As the teacher dictated the questions, we were supposed to write down the answers for our version on a blank sheet of paper. On one of the questions, my friend nudged me and pointed to the blank space on her paper. I knew the answer, but I shook my head at her because I didn’t want to get in trouble for talking during a test. She kept nudging me, so I did the next best thing: I wrote the answer in tiny letters on a tiny piece of paper, folded it and handed it to her. The teacher happened to be walking by as my friend was unfolding the paper. When the teacher inspected it and saw it was written on, she snatched both of our tests and returned mine with a zero.

I can’t remember what happened next, whether I was sent outside while the other students finished the test, whether I cried or not, or what my friend did. What I do remember is feeling incredibly sad and ashamed, with that prickly sensation on the back of my neck that I can now identify as a panic symptom (Little Vanessa was panicking at the thought of getting a zero on a test and getting in trouble – that’s Trauma with a purposeful capital T). I also remember writing “zero” in cursive next to the numeral the teacher had written. My loopy cursive was self-flagellation, a habit I carry to this day as an almost-twenty-eight-year-old adult; no one is as hard on me as I am on myself.

The next day, my mother went to talk to the teacher, to plead my case, and I don’t remember what the resolution was. I want to say that my friend and I got half the grade we would have gotten had we finished the test without cheating, but I definitely remember that she didn’t get in as much trouble as I did. I found out later that the teacher was a friend of my friend’s mom. The quotation marks around “best friend” were not accidental. We didn’t speak after that and actually became frenemies until I moved to the US three or four years later.

Why that memory and why now? I don’t know. All I know is that the test did not matter almost twenty years later, and that friend got pregnant at seventeen and posted a lot of selfies on Facebook last I checked when I still had a Facebook account years ago. I know you’re not supposed to get pettily happy about things like that, that motherhood can come at any age and in any circumstance as long as the woman is happy and sees the child as a blessing. But, on behalf of that little girl who wrote “zero” to make sure she learned a lesson, I’m pretty happy I turned out nothing like that former best friend.

That was not the first or only instance of unfairness that Little Vanessa would experience, and certainly not the first or only instance of pain or panic symptoms at not being the best, brightest or best behaved.

What Little Vanessa did not know at that time, however, was that she would come to a place where such unfairness wasn’t so blatant, where tests were better administered and she would be protected from being manipulated into helping a friend cheat. Little Vanessa would come to have opportunities, to go to university although her family was in no position to help her pay for her education. Little Vanessa would come to speak three languages, an asset that would set her apart wherever she went and at every job she had. Little Vanessa would even learn to drive a car that she owns herself, which she would drive on bad days while singing along to the best of All Time Low to cheer her up.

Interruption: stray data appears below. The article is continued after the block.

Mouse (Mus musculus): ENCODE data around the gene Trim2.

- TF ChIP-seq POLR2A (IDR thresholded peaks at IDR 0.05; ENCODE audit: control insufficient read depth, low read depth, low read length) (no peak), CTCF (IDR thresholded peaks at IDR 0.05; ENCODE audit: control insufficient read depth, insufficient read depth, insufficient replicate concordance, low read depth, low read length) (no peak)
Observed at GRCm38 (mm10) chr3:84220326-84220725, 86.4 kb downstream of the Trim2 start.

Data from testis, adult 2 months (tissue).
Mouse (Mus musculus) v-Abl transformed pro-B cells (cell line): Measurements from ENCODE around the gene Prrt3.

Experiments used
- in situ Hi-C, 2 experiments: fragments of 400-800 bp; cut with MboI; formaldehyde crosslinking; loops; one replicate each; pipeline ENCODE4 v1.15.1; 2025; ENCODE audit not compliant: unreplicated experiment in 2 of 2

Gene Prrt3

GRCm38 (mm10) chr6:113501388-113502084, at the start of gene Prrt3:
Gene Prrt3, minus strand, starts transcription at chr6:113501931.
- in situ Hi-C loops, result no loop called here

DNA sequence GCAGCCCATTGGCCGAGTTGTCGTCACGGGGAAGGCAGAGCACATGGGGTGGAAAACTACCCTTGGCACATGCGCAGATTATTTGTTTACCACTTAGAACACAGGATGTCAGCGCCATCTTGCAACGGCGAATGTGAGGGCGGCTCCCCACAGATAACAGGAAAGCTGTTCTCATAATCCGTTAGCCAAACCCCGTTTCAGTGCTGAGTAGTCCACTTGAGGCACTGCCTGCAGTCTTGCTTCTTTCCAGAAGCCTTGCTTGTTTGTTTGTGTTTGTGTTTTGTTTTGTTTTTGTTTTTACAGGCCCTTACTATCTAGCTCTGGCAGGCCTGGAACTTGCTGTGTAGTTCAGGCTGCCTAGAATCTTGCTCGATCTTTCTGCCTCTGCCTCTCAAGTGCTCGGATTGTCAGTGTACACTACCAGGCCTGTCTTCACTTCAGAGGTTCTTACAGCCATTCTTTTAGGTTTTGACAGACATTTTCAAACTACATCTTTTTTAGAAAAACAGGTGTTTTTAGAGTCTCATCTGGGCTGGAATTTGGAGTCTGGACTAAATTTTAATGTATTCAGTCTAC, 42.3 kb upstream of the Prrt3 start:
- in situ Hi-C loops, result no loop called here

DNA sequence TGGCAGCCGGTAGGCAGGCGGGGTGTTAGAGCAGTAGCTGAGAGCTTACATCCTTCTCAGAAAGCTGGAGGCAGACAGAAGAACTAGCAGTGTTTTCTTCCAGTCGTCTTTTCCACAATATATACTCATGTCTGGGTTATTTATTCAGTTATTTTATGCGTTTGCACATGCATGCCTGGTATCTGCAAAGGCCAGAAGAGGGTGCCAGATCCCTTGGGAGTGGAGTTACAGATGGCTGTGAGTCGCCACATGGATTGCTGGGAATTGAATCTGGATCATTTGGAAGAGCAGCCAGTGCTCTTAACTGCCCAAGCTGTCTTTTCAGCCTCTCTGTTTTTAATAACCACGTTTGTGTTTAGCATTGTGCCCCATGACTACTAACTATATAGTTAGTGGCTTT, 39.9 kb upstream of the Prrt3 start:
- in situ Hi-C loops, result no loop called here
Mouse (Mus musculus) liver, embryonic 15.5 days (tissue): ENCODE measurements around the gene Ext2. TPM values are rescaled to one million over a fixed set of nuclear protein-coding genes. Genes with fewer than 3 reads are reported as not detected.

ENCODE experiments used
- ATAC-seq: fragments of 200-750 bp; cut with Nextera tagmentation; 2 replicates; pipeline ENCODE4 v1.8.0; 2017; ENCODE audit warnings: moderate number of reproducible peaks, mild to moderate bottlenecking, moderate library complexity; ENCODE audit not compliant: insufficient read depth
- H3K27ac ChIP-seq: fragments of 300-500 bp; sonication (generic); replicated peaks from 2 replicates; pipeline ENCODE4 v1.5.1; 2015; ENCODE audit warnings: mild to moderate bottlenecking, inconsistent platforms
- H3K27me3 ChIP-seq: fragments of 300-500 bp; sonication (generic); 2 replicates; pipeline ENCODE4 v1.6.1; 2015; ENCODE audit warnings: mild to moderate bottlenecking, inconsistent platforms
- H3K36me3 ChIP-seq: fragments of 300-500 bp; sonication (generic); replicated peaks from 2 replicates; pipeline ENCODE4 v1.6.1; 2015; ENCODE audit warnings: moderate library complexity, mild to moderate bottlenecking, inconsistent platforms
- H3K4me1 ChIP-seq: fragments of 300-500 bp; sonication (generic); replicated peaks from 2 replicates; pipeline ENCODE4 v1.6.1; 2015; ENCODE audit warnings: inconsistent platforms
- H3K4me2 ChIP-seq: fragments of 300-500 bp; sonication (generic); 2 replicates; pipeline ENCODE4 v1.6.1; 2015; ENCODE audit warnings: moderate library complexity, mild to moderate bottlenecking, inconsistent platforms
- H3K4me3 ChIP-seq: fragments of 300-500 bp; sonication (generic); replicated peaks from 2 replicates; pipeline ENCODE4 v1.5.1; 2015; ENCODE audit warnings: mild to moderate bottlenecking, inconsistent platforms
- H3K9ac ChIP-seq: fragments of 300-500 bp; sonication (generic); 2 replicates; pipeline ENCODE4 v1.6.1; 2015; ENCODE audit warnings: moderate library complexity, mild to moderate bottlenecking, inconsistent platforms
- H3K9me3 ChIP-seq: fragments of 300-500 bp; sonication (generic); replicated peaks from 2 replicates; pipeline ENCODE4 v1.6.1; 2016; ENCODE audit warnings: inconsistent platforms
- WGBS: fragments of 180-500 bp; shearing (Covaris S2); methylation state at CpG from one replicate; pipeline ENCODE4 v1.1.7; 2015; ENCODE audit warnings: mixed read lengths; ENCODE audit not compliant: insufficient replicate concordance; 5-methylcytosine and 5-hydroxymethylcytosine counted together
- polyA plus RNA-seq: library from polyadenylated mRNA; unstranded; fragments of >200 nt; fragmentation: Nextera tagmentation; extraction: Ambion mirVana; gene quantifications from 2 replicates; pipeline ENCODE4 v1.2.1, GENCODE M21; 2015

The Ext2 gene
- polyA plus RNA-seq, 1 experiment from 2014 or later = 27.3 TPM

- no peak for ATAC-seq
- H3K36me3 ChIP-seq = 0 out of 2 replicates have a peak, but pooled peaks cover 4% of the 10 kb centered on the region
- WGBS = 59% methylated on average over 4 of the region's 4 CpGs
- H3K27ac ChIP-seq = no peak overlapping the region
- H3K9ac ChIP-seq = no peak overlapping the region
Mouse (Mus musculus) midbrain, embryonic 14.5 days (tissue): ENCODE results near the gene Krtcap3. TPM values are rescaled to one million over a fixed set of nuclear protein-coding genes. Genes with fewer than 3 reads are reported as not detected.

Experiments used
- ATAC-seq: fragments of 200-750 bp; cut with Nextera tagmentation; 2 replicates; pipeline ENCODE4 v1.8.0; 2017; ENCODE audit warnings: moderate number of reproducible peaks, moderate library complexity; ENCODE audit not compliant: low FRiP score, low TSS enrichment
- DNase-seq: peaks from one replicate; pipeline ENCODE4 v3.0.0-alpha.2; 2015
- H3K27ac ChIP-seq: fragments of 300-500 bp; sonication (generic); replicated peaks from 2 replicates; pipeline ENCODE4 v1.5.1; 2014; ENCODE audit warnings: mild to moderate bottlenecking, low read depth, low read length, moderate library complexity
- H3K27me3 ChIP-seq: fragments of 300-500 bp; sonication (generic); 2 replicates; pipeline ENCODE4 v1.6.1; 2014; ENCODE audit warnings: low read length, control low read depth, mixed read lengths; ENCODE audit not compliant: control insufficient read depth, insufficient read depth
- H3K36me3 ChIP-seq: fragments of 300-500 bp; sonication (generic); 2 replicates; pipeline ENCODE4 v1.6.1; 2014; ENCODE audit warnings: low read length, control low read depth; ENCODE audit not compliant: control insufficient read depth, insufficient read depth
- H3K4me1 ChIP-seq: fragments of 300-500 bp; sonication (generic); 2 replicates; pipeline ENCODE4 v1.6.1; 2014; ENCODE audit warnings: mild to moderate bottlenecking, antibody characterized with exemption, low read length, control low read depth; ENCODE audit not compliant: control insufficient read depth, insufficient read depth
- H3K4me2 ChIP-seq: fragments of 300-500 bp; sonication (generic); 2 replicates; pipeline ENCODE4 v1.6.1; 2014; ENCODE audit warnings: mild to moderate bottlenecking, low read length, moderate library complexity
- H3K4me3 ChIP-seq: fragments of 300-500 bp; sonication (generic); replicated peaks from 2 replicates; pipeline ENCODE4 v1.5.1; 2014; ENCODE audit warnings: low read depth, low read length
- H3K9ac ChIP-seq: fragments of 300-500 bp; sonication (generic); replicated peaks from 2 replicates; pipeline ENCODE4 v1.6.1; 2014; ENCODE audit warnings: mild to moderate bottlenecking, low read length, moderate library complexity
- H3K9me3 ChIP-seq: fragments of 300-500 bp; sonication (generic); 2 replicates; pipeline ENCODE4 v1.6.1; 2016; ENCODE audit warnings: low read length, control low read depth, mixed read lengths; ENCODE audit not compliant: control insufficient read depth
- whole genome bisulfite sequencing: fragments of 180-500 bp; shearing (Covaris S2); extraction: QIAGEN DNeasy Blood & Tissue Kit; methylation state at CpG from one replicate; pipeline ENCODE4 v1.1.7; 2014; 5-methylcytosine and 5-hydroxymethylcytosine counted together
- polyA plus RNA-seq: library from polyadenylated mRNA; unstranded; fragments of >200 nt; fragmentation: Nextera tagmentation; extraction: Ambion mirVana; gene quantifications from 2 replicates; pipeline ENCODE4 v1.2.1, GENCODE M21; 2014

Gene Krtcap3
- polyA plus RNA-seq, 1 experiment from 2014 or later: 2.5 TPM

Adult Vanessa, however, still struggles with the realities of being an immigrant, struggling to always be grateful to a country that has done so much for her yet has behaved so heinously throughout history, even as recent as the past four years. Kids in cages, police brutality, the student loan system… all that lives in the same system that gave Adult Vanessa the opportunity to think differently, to question ideas that would have been a given in Ecuador had she grown up there. Can a place that supported Adult Vanessa in getting  a master’s degree in another country be the same place that does not support other immigrants who don’t have the privilege of migrating legally? To the point where they’re denied health insurance and are disproportionately dying from this unforgiving virus?

The answer is yes. Yes, it can be the same place. And that is the biggest way I celebrated my immigration anniversary this year: by accepting that two things can be true at the same time, and that my experience could have easily been different and harsher if I happened to belong to any other marginalized group. For that, I’m thankful. For the ability to be critical yet appreciative of my experience. To even have the right and privilege of speaking my truth.

Have I Seen Too Much?

In what has become a biweekly tradition, I will start this post with a poor excuse.

I haven’t neglected this space and have actually thought about this entry for about a week, but I haven’t gotten around to actually writing it because… life. Life and its many commitments (one of them being jury duty) and my newfound journey into being kinder to myself and unlearning the “I must work hard to earn time off” mindset.

A week and a bit ago, I did two things on the same day that were unrelated at the time but now I can’t think of one without thinking of the other. For one thing, I finished re-watching all of Sex and the City on HBO Max (honestly, adding that subscription to my roster probably contributed to my neglectingprocrastinating, not writing). For another, I went to a haunted forest for the first time in my life.

How are these two things related? In the first Sex and the City movie, Carrie and Miranda are walking around a Duane Reade looking for a Halloween costume for Miranda. As the two women browse the aisles side by side, a small child wearing a mask jumps out at Carrie to try to scare her, only for her to be unfazed.